It seems as though you are not a fan of 1940s style buildings.
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  #51  
Old Posted Sep 25, 2012, 9:42 PM
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Wow, who is this guy? Dissing buildings like the Library Tower, BoA Corp. Center, 777 Tower, Sony Building - no, I'm not going to take this seriously!
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  #52  
Old Posted Mar 5, 2013, 4:44 PM
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Out of all the buildings in Pittsburgh, you pick the 5th ave place? aka Highmark building!! It's actually one of my favorite and much better in person! The pic you picked was an old one before it had the hallmark sign on it which gives it some accent and it glows blue at night.. oh and its Pittsburg"H". Thanks
http://farm5.staticflickr.com/4090/5...pittsburgh.jpg
I agree with you 100 percent! At one point, I had some infatuation with this building, in terms of its height as well as its architecture. In general, Pittsburgh's buildings have quite a bit of character. I think Pittsburgh's ugliest building is the sprawling eyesore that is Allegheny Center. Apparently urban planning was an after thought in Pittsburgh during the 1960s...

I think the real winner here (or loser) is the colossal architectural abomination that is the Pima County Legal Services Bldg in Tucson, posted above!
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  #53  
Old Posted Apr 3, 2013, 7:15 AM
L1011driver L1011driver is offline
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The Texas buildings are kinda bland but then again the big Texas cities had the misfortune of building most of their skylines in the eras of blandness. Not really their fault.

Your Los Angeles picks baffle me though. LA is an ocean of weird, eclectic and often bland architecture and out of all that you choose the Library Tower and 777? You didn't even have the decency to mention that ugly half glass - half parking garage monstrosity on Wilshire. Who does that!?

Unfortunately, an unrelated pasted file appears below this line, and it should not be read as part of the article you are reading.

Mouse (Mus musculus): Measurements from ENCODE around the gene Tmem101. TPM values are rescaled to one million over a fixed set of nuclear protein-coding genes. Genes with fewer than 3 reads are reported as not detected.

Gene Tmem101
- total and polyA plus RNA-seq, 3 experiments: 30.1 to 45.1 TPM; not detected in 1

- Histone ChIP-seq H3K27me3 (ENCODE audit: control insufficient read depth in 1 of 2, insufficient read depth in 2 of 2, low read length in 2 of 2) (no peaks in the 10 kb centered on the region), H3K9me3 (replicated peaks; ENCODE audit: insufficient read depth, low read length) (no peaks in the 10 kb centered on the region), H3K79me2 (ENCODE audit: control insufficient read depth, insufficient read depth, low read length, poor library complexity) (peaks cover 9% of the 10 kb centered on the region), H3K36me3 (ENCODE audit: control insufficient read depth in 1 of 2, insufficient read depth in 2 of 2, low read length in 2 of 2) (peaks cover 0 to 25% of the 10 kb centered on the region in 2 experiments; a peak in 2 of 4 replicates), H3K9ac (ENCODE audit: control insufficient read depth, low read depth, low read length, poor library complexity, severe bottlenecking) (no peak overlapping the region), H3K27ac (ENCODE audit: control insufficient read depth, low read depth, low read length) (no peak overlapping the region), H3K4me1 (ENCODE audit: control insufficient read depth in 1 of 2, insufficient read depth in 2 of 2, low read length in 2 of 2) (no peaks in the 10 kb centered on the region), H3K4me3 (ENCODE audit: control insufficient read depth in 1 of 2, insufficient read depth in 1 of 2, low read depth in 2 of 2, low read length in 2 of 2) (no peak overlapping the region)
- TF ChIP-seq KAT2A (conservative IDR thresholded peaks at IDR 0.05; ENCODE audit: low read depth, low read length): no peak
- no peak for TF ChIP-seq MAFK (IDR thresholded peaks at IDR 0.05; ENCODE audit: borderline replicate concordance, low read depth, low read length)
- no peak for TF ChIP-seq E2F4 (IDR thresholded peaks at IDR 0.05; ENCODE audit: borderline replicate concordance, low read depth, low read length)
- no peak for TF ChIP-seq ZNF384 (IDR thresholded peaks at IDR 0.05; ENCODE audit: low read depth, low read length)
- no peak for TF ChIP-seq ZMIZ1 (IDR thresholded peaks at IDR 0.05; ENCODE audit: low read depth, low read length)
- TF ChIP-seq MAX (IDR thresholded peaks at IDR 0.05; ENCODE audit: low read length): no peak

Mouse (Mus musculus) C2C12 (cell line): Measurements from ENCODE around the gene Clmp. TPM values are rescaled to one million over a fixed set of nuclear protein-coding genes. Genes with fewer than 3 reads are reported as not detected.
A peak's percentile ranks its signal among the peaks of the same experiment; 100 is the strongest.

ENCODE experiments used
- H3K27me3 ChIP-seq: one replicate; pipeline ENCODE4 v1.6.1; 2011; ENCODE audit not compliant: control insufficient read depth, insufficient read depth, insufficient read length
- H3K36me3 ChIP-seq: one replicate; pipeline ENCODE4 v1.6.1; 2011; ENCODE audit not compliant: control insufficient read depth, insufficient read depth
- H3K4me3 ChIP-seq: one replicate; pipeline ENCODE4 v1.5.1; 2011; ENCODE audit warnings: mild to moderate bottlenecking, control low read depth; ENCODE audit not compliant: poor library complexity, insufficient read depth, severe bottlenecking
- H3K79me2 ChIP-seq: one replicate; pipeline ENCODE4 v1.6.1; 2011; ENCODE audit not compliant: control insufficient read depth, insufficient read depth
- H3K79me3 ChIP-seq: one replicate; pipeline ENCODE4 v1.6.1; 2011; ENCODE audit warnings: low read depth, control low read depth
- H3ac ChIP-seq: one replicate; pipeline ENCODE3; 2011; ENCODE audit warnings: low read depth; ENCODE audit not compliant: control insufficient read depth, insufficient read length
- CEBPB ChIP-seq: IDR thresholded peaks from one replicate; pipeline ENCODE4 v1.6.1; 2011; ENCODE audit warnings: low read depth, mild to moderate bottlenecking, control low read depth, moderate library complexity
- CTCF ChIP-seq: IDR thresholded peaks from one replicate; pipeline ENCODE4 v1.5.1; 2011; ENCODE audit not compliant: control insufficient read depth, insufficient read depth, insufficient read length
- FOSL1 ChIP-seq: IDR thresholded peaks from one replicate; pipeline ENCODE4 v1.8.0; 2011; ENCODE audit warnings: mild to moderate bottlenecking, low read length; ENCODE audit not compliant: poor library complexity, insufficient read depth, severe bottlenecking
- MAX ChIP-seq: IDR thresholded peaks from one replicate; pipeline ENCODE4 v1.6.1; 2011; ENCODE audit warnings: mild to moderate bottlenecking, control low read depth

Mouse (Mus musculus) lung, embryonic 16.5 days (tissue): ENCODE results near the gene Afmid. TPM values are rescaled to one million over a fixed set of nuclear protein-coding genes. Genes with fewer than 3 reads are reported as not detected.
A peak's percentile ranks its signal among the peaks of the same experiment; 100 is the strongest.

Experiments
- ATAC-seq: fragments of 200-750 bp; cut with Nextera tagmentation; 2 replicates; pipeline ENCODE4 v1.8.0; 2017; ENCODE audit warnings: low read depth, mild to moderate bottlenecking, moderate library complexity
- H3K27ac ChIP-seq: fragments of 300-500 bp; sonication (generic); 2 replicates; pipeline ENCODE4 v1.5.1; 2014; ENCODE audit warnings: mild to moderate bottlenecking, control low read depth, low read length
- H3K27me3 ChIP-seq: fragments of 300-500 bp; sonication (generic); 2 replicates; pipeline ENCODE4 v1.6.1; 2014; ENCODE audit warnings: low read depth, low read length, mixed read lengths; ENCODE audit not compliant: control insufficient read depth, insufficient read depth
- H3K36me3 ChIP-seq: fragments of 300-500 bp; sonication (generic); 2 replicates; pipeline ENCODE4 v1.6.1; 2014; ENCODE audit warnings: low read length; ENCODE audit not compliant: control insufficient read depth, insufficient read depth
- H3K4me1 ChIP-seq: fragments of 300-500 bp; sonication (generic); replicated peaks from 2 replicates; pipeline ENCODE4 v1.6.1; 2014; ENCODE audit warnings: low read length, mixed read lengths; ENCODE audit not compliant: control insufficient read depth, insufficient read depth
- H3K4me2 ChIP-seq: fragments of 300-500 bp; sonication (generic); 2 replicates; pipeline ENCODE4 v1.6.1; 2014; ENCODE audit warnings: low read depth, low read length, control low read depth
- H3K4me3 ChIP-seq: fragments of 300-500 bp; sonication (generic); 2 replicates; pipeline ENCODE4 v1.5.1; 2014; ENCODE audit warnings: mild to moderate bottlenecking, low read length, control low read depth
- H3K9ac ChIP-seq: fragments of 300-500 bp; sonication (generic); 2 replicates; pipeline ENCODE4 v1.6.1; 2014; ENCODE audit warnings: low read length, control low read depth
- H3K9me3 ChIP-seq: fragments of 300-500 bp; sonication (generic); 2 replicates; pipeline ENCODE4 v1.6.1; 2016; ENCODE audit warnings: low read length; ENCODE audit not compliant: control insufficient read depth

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  #54  
Old Posted Apr 30, 2013, 11:20 PM
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The Singer building was a victim of the times. In the late 60's the Singer building was a dirty, tired looking building. If it survived untouched into maybe the 80's that building would have been made historic (if it wasn't already) and renovated into an upscale residential property. They didn't do that in the 60's.

And many of the buildings mentioned as "dreadful" weren't considered ugly when they were built.

I think 1818 Market St. in Philly was built just before 1970. It was bare exposed concrete until they finally painted it sometime in the 1990's. I would say at worst 1818 Market St. was a bit of an eyesore but not dreadful. Until Williard Rouse III (a Philly skyscraper pioneer) lobbied to build higher Willian Penn's hat on City Hall, most of the newer skyscrapers at the time were fat, squat boxes.
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  #55  
Old Posted May 4, 2013, 4:32 AM
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Nice work on the thread. I like your commentary on the Encore in Las Vegas. Unfortunately the Wynn (2005) is just as bad.